Children Raised in Religious Environment Better Protected From Depression, Substance Abuse and Risky Behavior Interview with:

Dr. Tyler J. VanderWeele

Dr. VanderWeele

Dr. Tyler J. VanderWeele PhD
Department of Epidemiology, Harvard T. H. Chan School of Public Health,
Boston, MA What is the background for this study? What are the main findings?

Response: There have been a number of prior studies on religious practices of adolescents, but this study is a relatively big step forward because it is considerably more rigorous than the vast majority of prior studies. The study uses a large sample of over 5,000 adolescents, it follows them up for more than eight years, it controls for many other variables to try to isolate the effect of religious upbringing, and it looks at many outcomes.

In our analysis, we found that children who were raised in a religious or spiritual environment were subsequently better protected from the “big three” dangers of adolescence – depression, substance abuse and risky behaviors. For example, those who attended religious services regularly were subsequently:

  • 12% less likely to have high depressive symptoms
  • 33% less likely to use illicit drugs

Those who prayed or meditated frequently were:

  • 30% less likely to start having sex at a young age
  • 40% less likely to subsequently have a sexually transmitted infection.

Moreover, a religious upbringing also contributed towards to a number of positive outcomes as well such greater happiness, more volunteering in the community, a greater sense of mission and purpose, and higher levels of forgiveness. For example,those who attended religious services were subsequently:

  • 18% more likely to report high levels of happiness
  • 87% more likely to have high levels of forgivenessThose who prayed or meditated frequently were subsequently:
  • 38% more likely to volunteer in their community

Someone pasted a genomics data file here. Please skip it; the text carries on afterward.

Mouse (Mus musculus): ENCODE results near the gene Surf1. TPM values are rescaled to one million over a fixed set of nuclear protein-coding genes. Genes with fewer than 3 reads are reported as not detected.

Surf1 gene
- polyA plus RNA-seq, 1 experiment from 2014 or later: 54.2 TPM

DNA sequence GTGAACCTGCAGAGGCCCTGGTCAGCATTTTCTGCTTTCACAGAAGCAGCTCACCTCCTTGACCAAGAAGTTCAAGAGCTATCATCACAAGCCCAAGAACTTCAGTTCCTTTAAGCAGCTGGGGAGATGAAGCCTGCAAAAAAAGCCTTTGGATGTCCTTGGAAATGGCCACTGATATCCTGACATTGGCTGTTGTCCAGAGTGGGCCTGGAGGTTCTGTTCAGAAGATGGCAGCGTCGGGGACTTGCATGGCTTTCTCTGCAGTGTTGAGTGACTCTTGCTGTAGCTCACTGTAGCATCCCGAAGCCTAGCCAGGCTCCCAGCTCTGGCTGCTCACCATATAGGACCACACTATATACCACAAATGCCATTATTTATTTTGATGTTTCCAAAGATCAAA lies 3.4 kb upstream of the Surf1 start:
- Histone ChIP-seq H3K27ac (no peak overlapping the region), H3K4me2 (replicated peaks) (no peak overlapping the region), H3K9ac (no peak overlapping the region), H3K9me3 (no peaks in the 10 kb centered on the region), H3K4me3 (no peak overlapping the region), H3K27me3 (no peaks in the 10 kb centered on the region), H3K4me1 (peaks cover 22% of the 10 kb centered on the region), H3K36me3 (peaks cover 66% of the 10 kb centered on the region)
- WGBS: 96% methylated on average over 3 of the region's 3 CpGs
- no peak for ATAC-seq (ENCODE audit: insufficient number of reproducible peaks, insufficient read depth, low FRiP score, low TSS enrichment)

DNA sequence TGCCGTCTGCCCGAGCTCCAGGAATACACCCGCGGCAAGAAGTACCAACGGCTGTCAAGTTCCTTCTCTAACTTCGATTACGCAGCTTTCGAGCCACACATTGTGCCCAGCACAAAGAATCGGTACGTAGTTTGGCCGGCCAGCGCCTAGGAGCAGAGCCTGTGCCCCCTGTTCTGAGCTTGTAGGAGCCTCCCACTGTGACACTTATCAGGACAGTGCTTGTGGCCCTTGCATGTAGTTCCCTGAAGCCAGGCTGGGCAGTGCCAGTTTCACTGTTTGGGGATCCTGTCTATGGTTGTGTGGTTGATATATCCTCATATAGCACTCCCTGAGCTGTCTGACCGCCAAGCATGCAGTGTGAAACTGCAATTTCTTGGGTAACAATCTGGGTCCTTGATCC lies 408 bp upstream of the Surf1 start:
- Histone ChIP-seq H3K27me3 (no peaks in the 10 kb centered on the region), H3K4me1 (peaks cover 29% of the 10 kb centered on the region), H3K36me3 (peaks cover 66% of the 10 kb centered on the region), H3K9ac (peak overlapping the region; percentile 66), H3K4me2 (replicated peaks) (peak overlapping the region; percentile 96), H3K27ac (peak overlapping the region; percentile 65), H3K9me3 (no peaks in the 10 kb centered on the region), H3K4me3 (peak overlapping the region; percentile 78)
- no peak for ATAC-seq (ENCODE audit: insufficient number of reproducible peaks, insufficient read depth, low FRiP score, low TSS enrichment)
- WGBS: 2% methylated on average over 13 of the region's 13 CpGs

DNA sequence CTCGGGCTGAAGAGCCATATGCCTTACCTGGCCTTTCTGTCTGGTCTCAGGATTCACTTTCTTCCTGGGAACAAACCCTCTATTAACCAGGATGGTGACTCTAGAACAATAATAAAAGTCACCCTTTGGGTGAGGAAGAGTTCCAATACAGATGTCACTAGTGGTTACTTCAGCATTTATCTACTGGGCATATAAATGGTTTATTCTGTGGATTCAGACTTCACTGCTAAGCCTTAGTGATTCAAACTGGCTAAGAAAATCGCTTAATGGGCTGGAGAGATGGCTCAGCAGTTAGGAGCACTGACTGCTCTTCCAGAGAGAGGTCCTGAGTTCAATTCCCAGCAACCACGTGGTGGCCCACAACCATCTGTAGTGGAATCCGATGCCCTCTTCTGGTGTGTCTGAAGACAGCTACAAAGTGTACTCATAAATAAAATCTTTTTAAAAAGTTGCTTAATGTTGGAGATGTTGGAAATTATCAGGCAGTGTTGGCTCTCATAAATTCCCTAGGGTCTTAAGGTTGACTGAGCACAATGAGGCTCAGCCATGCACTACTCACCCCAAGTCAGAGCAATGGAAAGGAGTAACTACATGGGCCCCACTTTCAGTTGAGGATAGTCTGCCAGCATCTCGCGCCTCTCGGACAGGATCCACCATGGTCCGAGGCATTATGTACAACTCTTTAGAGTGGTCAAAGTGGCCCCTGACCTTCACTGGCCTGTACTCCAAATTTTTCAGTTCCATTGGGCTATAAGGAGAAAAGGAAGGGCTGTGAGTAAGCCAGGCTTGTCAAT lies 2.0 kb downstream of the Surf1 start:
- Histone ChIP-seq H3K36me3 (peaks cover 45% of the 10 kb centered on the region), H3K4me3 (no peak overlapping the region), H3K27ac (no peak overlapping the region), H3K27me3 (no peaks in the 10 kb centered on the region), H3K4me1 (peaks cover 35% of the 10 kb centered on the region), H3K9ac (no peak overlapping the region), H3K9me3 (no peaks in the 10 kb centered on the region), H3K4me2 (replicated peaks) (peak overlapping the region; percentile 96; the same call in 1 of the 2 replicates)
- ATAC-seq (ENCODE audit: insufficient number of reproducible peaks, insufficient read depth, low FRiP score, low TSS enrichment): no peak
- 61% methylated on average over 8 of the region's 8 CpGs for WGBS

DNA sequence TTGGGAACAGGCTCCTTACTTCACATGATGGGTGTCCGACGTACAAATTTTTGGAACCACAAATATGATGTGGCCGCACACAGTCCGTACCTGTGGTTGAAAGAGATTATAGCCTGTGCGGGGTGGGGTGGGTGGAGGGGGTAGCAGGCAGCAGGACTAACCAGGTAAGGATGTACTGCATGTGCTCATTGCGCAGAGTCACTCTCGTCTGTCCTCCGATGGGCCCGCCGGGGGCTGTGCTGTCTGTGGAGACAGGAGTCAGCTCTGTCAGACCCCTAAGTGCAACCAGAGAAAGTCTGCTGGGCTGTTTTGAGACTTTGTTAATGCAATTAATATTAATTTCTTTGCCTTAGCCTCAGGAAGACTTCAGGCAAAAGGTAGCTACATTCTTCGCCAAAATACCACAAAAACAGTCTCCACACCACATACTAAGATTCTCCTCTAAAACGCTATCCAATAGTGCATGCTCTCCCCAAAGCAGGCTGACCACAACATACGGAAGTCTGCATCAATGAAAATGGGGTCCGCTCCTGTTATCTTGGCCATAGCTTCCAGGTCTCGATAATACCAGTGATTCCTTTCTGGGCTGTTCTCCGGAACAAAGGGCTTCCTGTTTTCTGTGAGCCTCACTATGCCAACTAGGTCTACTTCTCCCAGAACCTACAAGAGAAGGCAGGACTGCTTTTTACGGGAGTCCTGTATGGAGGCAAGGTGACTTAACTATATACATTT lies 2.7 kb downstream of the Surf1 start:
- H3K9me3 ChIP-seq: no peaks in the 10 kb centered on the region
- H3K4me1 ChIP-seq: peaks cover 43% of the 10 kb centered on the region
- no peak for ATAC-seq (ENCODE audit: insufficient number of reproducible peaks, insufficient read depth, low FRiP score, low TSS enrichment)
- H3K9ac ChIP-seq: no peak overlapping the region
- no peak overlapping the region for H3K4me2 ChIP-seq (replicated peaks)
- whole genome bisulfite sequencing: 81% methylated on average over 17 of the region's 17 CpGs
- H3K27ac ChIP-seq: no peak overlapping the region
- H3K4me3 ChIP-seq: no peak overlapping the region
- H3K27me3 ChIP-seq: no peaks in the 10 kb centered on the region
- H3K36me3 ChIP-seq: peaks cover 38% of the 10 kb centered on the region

• 47% more likely to have a high sense of mission and purpose

These are relatively large effects across a variety of health and well-being outcomes. What should readers take away from your report?

Response: The public health implications of this research are somewhat nuanced. People generally do not make decisions about religious involvement based on health, but rather on beliefs, values, truth claims, relationships, experiences and so forth. However, for parents and children who already hold religious beliefs, I think such religious and spiritual practices could be encouraged. Modern life is very busy, and it can take a strong commitment to participate in a community, or to set time aside for prayer and meditation. Our study suggests that for those who already hold these beliefs, setting such time aside in parenting, and for adolescents to engage in these practices, is worthwhile. What recommendations do you have for future research as a result of this work?

Response: Because our study sample was relatively homogeneous we were not able to look at differences across religious or spiritual traditions. I think this would be an interesting area of future research. In our own work we would also like to examine potential interaction between religious upbringing and parental warmth or love and see how these might mutually reinforce each other. Is there anything else you would like to add? 

Response: We do not often think about religious community or about parenting practices very much in public health. However, the results of our study suggest fairly substantial effects on a number of different health and well-being outcomes. These things do shape the health of populations and I think they need to be discussed and considered more frequently within public health.


Ying Chen, Tyler J VanderWeele; Associations of Religious Upbringing With Subsequent Health and Well-Being From Adolescence to Young Adulthood: An Outcome-Wide Analysis, American Journal of Epidemiology, , kwy142, 


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